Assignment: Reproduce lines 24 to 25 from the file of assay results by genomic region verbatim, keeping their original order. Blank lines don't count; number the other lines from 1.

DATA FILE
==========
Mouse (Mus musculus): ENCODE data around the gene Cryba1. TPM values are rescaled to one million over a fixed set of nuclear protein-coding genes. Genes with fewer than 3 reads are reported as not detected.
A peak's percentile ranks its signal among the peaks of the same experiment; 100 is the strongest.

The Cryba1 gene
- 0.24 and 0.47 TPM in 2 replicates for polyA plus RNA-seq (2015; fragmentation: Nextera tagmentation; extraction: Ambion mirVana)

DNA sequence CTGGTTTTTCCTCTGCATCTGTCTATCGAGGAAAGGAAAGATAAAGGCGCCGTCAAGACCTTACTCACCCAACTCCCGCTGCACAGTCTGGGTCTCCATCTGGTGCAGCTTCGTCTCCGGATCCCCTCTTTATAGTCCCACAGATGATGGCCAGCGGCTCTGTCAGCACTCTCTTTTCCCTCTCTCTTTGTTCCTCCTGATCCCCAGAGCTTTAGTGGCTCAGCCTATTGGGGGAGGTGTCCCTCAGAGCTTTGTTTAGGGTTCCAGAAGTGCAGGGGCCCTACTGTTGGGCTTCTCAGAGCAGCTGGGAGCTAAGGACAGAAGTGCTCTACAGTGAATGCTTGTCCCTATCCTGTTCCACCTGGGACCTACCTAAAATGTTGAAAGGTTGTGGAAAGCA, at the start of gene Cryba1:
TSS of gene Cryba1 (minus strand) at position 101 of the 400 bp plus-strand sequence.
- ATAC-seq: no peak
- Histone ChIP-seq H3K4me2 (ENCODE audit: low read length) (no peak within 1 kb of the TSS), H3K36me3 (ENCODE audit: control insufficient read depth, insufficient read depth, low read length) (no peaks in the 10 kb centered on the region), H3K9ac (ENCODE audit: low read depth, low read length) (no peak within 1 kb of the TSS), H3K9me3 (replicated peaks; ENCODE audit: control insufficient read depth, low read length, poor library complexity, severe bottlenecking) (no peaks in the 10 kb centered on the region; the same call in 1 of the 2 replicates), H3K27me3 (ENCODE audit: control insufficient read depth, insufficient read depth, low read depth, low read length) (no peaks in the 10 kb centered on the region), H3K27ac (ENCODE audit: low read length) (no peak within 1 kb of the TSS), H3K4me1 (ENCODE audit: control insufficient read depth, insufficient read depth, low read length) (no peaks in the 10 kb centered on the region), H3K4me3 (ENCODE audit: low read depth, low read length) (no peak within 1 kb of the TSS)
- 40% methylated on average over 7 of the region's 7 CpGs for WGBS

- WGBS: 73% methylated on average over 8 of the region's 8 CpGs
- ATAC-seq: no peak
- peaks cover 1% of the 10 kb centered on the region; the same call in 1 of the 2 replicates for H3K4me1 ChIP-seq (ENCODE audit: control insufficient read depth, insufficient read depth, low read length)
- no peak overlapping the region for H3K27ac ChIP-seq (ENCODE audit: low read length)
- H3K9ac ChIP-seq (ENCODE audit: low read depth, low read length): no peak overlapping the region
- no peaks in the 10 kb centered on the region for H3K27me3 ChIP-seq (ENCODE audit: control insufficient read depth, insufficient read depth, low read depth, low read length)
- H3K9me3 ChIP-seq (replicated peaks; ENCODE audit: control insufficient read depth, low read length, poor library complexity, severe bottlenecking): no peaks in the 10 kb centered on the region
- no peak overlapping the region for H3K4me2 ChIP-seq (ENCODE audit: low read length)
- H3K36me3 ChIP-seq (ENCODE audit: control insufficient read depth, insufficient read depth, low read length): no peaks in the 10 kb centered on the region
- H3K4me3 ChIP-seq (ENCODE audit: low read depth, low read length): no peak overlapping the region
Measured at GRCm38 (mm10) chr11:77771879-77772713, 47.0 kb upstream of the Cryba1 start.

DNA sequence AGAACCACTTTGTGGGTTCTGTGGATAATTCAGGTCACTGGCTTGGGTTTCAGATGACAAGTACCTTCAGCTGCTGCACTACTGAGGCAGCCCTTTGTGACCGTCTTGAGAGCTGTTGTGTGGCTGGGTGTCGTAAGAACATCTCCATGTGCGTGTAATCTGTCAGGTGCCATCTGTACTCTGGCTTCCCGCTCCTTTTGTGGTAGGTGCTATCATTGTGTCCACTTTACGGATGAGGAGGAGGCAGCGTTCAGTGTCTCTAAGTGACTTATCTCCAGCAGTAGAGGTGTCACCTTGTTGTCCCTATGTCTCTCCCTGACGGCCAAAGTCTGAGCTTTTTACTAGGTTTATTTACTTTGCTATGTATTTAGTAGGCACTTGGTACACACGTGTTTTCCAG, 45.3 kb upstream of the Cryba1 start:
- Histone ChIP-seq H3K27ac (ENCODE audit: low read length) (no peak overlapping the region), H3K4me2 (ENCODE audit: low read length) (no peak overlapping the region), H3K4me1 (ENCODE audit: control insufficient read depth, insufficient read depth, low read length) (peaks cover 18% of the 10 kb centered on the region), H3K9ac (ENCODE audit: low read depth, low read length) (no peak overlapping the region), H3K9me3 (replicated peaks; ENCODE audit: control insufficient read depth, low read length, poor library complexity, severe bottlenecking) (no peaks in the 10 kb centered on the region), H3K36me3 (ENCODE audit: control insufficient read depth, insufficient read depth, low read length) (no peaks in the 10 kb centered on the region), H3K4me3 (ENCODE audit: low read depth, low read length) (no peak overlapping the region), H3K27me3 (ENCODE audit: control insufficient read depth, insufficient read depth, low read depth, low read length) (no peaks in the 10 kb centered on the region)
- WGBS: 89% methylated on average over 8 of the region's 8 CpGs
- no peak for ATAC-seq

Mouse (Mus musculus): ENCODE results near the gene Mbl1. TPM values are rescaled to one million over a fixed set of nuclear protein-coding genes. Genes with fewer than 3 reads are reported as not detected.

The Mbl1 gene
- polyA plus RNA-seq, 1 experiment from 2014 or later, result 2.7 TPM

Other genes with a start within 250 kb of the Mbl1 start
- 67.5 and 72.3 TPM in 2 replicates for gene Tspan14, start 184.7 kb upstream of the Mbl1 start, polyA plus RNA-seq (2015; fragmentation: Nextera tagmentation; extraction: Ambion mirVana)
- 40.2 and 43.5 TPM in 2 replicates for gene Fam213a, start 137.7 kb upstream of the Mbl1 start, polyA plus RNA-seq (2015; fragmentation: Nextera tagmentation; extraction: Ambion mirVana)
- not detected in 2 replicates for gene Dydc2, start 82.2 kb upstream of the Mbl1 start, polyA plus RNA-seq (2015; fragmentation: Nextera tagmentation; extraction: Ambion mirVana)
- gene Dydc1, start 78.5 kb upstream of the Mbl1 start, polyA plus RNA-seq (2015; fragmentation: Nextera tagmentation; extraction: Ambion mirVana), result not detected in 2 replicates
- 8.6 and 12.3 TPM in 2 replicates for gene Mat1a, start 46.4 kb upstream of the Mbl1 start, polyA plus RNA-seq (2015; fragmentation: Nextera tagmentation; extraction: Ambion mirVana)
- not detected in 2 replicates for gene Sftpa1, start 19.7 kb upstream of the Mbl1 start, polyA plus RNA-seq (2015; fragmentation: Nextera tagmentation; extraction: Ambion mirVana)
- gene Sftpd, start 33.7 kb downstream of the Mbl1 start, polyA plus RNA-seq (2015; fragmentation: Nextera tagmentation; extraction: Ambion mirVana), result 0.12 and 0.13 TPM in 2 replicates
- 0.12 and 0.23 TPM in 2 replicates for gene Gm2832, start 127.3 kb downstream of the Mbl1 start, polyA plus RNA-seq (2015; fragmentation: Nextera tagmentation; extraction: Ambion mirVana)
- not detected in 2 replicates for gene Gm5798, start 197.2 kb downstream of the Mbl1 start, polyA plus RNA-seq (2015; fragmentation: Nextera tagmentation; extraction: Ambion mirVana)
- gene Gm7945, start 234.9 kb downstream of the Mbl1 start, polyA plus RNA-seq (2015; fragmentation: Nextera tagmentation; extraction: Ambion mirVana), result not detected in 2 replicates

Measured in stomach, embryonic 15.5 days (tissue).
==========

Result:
- no peak for ATAC-seq

Mouse (Mus musculus): ENCODE results near the gene Mbl1. TPM values are rescaled to one million over a fixed set of nuclear protein-coding genes. Genes with fewer than 3 reads are reported as not detected.